Predicting false negative errors in digital breast tomosynthesis among radiology trainees using a computer vision-based approach
© 2016 Elsevier Ltd. All rights reserved. Purpose Digital breast tomosynthesis (DBT) can improve lesion visibility in comparison to mammography by eliminating breast tissue superimposition. While the benefits of DBT in breast cancer screening rely on well trained radiologists, the optimal training regimen in DBT is unknown. We propose a computer-aided educational system that individually selects the optimal training cases for each trainee. The first step towards this goal is to capture the individual weaknesses of each trainee. In this study, we present and evaluate a computer algorithm for this purpose with particular focus on false negative errors. Methods We developed an algorithm (a user model) that predicted the likelihood of a trainee missing an abnormal location. An individual model is applied for each trainee. The algorithm consists of three steps. First, the lesions on DBT images are segmented by a 3D active contour method with a level set algorithm. Then, 16 features are extracted automatically for the segmented lesions. Finally a multivariate logistic regression classifier predicts the likelihood of error based on the extracted features. The classifier is trained using the previous interpretation data of the trainee. We evaluated the individual predictive algorithms experimentally using data from a reader study in which 29 trainees and 3 expert breast radiologists read 60 DBT cases. Receiver operating characteristic (ROC) analysis, along with a repeated holdout approach, was used to evaluate the predictive performance of our algorithm. Results The average area under the ROC curve (AUC) of the algorithms which predicted which lesions will be detected and which will be missed by a specific trainee was 0.627 (95% CI: 0.579-0.675). The average performance was statistically significantly better than chance (p<0.001). Under the status quo, training involves no specific strategy for case presentation, and this random behavior corresponds to AUC of 0.5. Therefore, the proposed algorithm may provide a significant improvement in distinguishing abnormal locations that will be detected by a trainee from those that will be missed. Conclusions Our algorithm was able to distinguish abnormal locations that will be detected by a trainee from those that will be missed. This could be used to enrich the training set with cases that are likely to prompt error for the individual trainee while still maintaining a range of cases necessary for comprehensive education.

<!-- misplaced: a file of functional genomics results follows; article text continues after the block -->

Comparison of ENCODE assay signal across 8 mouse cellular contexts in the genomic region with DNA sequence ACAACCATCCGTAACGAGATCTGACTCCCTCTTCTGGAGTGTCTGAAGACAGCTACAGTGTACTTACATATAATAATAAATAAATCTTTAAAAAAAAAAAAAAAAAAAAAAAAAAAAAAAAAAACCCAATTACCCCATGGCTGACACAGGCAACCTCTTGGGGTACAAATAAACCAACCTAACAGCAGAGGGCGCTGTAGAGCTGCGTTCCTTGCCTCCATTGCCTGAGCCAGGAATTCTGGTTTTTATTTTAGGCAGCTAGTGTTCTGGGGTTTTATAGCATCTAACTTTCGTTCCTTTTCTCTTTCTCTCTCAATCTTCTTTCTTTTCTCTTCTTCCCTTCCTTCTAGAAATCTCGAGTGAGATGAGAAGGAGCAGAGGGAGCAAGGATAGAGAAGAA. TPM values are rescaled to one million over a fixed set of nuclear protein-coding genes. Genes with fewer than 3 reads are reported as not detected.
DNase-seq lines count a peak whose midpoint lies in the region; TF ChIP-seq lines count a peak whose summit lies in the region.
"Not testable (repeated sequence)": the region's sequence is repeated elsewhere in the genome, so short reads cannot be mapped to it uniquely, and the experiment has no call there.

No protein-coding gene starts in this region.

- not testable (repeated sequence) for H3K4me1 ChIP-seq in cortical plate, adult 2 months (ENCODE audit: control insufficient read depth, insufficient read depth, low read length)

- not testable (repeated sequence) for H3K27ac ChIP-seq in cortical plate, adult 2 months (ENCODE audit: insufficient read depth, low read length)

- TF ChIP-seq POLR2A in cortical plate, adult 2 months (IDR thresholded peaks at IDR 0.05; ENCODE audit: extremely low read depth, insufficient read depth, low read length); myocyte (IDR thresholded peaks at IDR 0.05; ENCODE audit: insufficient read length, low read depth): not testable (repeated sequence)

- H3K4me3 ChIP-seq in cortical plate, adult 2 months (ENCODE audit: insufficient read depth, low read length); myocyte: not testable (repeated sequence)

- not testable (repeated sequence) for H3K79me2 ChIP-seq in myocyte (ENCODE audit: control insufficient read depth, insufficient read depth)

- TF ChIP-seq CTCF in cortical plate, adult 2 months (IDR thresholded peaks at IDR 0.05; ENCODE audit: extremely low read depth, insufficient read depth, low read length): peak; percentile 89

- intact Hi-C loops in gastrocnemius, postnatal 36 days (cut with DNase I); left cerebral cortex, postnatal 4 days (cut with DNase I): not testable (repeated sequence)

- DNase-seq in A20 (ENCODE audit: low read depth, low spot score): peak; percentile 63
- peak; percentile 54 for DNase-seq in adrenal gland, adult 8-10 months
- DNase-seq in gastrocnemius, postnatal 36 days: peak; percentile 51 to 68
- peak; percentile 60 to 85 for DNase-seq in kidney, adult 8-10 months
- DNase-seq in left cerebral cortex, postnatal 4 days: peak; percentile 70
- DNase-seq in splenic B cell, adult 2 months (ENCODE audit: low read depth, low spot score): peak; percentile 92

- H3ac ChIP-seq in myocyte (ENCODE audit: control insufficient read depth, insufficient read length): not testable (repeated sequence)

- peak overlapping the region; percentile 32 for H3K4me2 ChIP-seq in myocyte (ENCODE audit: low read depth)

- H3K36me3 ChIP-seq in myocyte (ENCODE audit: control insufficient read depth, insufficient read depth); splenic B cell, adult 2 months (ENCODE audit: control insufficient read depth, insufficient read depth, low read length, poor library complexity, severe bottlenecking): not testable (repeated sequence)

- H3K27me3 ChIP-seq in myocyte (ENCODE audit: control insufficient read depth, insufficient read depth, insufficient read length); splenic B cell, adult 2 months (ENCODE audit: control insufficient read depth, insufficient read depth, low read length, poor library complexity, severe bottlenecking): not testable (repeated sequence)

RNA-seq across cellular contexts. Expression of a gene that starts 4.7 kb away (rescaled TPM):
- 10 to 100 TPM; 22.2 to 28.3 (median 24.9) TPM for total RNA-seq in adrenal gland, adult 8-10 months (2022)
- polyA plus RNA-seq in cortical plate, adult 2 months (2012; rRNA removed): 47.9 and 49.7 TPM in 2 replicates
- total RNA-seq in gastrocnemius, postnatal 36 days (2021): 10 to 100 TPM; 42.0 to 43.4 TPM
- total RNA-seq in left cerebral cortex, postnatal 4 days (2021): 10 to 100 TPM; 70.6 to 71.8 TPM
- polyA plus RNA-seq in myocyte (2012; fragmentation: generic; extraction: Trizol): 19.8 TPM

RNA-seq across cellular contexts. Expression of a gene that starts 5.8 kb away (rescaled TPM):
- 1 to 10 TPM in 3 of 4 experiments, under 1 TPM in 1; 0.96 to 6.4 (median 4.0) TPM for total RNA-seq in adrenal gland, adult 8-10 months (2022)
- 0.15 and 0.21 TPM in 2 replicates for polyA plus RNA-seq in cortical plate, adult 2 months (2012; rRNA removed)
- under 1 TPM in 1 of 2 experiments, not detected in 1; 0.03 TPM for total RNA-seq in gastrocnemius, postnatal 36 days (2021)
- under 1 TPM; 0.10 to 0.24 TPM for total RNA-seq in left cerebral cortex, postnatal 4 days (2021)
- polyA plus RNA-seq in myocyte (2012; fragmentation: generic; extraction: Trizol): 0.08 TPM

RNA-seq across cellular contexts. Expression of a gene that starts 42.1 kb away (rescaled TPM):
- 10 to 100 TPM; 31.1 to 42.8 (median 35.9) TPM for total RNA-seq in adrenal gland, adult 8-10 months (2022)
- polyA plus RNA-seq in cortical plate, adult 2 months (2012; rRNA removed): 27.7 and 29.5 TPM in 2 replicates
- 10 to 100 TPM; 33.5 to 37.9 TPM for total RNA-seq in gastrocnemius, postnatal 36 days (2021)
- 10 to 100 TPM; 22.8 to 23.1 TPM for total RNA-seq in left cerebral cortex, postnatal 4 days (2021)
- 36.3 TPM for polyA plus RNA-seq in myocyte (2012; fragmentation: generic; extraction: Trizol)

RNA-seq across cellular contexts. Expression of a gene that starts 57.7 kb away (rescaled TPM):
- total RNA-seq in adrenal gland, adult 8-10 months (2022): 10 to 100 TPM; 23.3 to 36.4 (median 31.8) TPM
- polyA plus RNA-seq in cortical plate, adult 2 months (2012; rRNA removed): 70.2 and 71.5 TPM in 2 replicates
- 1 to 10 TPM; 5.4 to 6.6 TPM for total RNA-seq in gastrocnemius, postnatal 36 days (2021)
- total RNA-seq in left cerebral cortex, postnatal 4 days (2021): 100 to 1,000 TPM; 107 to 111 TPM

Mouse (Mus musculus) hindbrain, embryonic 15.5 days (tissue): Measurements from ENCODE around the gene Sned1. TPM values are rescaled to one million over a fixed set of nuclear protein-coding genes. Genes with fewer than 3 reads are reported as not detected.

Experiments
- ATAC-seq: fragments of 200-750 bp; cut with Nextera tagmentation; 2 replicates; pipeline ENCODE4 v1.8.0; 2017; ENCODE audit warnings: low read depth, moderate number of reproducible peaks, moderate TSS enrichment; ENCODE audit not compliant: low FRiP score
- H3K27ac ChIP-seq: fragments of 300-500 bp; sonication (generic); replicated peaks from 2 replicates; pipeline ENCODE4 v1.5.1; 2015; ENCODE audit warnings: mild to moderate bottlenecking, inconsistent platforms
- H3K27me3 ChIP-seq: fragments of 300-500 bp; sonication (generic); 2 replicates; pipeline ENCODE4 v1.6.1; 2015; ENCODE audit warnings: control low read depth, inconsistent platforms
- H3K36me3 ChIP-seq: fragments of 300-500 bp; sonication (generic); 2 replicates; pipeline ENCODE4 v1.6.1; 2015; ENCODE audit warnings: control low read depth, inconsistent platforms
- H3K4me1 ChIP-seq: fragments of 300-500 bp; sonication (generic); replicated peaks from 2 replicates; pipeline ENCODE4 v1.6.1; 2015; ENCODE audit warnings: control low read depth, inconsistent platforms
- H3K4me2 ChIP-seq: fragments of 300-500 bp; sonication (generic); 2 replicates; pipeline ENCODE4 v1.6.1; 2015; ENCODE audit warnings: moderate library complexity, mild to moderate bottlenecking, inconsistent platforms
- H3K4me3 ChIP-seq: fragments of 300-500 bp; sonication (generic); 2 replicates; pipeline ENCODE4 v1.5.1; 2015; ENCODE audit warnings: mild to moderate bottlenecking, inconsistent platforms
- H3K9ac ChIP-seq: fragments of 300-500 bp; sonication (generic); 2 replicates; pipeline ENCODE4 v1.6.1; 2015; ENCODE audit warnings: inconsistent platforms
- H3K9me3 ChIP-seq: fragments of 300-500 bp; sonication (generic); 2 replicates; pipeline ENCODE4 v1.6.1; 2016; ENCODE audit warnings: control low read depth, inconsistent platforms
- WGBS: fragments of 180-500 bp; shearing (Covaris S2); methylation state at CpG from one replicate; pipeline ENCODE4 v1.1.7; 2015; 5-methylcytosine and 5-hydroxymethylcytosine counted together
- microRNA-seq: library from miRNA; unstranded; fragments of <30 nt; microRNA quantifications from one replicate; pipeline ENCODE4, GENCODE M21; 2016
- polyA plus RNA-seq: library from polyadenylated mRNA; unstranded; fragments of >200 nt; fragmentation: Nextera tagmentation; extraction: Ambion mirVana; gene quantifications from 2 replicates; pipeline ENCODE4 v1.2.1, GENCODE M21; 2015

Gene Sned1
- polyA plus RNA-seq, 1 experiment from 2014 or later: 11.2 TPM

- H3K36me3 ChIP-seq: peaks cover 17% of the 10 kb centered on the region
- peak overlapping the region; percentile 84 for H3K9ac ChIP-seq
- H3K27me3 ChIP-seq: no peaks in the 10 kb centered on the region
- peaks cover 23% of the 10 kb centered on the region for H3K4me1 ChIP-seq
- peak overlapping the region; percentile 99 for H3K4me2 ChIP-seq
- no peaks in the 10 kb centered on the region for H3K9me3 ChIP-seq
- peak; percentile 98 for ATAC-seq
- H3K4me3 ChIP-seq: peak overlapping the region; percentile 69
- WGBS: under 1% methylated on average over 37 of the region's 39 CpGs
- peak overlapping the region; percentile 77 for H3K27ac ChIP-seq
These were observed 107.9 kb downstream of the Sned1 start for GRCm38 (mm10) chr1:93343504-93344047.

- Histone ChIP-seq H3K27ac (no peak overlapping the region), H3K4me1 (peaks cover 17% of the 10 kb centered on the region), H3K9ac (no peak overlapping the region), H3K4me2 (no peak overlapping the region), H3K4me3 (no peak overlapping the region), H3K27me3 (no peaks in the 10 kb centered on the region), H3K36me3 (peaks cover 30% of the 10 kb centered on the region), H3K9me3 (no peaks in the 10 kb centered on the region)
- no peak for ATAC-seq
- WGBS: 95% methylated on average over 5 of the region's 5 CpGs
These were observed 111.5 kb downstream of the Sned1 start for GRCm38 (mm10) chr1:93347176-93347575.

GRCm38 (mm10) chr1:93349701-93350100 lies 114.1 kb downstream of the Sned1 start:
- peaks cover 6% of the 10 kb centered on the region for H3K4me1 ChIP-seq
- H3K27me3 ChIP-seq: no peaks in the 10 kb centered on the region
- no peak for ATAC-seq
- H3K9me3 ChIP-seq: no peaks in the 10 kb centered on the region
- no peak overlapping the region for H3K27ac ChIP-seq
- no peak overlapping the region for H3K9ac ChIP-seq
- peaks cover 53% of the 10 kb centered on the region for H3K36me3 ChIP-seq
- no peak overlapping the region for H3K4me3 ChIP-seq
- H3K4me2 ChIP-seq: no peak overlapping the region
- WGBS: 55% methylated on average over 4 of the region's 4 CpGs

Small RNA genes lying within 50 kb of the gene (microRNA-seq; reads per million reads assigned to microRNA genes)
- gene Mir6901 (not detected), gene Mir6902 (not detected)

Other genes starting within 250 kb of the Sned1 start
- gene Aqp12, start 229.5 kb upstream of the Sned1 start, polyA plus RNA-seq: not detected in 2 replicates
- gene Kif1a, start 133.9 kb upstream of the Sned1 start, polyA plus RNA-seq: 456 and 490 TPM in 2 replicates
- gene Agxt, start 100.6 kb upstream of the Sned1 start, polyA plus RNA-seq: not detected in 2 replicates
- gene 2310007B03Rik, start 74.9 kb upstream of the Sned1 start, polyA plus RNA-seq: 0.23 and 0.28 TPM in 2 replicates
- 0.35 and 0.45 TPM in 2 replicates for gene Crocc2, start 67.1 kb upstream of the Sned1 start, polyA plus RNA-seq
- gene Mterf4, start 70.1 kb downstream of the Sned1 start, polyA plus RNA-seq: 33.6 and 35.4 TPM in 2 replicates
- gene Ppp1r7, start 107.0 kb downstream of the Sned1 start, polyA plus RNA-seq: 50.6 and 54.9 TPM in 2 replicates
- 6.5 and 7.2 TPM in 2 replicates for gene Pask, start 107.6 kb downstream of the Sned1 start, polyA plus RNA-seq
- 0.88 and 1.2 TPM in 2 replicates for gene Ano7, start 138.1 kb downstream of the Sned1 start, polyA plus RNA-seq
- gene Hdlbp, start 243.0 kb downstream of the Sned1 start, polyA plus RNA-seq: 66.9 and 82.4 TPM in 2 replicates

Wang, M; Zhang, J; Grimm, LJ; Ghate, SV; Walsh, R; Johnson, KS; Lo, JY; Mazurowski, MA
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